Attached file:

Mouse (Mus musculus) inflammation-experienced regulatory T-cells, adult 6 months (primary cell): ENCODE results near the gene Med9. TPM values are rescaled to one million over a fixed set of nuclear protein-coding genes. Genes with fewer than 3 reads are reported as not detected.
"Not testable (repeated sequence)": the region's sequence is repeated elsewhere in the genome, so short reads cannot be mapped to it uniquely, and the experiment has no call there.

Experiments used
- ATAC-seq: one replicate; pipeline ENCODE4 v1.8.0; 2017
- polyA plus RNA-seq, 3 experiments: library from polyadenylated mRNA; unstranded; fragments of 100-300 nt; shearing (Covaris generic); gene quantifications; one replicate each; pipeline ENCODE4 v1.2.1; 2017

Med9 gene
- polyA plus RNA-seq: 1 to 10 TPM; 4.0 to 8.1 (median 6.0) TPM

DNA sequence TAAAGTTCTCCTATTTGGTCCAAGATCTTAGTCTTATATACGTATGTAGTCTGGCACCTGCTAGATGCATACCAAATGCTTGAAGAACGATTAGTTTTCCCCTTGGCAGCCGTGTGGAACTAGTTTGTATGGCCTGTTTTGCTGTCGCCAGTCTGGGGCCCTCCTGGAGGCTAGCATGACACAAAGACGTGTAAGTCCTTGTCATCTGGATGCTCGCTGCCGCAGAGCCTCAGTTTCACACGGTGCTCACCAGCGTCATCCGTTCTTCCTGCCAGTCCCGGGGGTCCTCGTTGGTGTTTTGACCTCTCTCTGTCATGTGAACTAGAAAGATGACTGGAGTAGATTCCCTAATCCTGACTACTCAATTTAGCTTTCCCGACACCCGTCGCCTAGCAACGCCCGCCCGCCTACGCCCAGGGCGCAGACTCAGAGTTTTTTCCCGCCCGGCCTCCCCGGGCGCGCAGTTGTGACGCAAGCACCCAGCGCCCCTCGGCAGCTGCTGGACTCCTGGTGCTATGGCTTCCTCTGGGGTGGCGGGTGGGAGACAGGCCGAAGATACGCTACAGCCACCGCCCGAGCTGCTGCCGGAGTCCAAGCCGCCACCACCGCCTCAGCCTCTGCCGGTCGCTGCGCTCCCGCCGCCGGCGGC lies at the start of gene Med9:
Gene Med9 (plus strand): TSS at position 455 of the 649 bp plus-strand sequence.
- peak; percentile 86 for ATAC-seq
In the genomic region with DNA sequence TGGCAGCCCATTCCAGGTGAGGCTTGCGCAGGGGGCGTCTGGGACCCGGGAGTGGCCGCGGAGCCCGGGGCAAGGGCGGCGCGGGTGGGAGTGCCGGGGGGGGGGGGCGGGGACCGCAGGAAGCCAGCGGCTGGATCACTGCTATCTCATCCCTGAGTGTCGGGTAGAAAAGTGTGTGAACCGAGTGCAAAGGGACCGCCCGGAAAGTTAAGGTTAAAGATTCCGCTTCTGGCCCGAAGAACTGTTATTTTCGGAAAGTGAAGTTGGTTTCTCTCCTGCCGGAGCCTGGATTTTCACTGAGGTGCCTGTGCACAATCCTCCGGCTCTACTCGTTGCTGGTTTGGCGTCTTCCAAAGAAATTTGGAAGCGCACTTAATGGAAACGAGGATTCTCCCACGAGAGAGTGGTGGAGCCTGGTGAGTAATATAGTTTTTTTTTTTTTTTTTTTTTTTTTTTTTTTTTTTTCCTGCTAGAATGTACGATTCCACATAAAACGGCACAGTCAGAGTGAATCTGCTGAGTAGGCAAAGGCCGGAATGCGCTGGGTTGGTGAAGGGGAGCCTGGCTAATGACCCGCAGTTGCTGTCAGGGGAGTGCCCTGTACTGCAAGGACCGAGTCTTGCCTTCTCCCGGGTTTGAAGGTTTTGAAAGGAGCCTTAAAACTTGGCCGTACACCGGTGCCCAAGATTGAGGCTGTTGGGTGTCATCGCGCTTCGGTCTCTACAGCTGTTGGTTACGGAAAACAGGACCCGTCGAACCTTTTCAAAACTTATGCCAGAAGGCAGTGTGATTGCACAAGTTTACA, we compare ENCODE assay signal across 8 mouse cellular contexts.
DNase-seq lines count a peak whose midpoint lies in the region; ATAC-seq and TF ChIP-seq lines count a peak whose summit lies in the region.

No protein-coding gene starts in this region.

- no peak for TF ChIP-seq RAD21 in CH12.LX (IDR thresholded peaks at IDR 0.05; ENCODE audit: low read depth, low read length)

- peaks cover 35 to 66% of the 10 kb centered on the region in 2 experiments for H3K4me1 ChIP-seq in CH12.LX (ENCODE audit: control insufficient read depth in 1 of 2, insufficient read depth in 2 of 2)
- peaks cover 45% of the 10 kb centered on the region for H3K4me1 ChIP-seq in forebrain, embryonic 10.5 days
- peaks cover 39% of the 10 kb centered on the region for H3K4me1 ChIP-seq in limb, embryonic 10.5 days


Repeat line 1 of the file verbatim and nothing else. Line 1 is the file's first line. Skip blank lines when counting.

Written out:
Mouse (Mus musculus) inflammation-experienced regulatory T-cells, adult 6 months (primary cell): ENCODE results near the gene Med9. TPM values are rescaled to one million over a fixed set of nuclear protein-coding genes. Genes with fewer than 3 reads are reported as not detected.